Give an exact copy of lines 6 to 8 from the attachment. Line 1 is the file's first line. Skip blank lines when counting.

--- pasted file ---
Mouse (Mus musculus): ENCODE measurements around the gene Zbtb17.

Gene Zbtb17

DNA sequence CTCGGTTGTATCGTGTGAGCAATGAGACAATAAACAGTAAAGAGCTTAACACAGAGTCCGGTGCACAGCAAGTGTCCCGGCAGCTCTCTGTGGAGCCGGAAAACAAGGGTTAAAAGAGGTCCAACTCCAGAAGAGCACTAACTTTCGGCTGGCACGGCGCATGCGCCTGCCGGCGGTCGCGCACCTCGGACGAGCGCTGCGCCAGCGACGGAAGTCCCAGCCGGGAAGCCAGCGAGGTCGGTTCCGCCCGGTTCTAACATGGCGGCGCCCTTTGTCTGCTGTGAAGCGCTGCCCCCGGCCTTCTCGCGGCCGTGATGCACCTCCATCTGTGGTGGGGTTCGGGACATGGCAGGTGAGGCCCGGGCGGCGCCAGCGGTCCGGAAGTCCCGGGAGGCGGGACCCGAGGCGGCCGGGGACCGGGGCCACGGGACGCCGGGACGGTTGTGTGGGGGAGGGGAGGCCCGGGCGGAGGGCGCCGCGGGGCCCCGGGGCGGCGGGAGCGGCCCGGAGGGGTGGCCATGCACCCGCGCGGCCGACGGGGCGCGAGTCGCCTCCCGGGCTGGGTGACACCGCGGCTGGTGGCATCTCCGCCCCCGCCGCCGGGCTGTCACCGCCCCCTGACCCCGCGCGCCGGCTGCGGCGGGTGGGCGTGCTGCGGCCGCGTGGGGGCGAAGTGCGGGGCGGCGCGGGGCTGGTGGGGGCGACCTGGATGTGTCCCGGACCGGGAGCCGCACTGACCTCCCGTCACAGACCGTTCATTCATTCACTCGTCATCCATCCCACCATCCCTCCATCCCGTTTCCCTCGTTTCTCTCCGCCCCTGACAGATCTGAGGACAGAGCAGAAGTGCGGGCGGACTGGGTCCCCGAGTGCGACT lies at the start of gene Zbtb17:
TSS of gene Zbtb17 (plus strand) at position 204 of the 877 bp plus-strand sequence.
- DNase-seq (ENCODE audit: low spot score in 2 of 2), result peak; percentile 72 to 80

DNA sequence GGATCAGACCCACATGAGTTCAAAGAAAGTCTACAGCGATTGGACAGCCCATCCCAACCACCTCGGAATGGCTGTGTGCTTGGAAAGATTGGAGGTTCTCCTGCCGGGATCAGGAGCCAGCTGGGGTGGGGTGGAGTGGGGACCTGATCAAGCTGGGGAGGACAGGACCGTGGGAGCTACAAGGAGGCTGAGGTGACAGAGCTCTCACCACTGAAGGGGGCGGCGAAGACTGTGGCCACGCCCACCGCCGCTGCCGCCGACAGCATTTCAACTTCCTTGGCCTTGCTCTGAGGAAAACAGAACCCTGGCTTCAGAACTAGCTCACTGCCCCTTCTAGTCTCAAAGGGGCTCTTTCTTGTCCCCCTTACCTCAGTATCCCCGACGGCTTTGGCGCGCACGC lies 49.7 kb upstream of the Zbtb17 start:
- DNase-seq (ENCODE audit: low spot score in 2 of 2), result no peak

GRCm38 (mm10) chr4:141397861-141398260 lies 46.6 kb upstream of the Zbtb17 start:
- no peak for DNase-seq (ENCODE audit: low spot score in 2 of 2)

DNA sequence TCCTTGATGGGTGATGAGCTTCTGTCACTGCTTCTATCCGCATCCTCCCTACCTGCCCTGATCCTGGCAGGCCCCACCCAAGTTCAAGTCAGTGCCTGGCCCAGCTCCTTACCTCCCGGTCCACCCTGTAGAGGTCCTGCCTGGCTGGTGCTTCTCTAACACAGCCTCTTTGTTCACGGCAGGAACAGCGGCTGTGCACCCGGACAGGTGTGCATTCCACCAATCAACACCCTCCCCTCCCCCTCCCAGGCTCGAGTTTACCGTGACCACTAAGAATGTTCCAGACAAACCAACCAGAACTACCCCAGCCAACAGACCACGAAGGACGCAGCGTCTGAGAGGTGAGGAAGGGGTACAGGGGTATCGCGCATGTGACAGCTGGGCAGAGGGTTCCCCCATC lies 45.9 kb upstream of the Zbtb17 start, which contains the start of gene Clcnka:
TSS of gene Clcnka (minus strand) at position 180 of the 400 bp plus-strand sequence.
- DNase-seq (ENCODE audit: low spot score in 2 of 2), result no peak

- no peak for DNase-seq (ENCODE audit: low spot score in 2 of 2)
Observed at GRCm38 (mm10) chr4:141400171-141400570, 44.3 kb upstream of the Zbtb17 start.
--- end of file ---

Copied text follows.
DNA sequence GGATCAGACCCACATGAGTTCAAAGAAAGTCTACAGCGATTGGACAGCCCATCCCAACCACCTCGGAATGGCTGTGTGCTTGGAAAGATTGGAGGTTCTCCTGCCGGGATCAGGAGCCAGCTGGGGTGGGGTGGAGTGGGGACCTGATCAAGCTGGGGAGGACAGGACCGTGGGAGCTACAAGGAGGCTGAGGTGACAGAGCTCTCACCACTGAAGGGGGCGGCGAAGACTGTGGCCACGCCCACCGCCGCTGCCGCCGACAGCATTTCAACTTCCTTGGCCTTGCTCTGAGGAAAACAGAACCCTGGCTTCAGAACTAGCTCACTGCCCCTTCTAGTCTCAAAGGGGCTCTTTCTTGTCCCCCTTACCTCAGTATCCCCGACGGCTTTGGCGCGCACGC lies 49.7 kb upstream of the Zbtb17 start:
- DNase-seq (ENCODE audit: low spot score in 2 of 2), result no peak

GRCm38 (mm10) chr4:141397861-141398260 lies 46.6 kb upstream of the Zbtb17 start: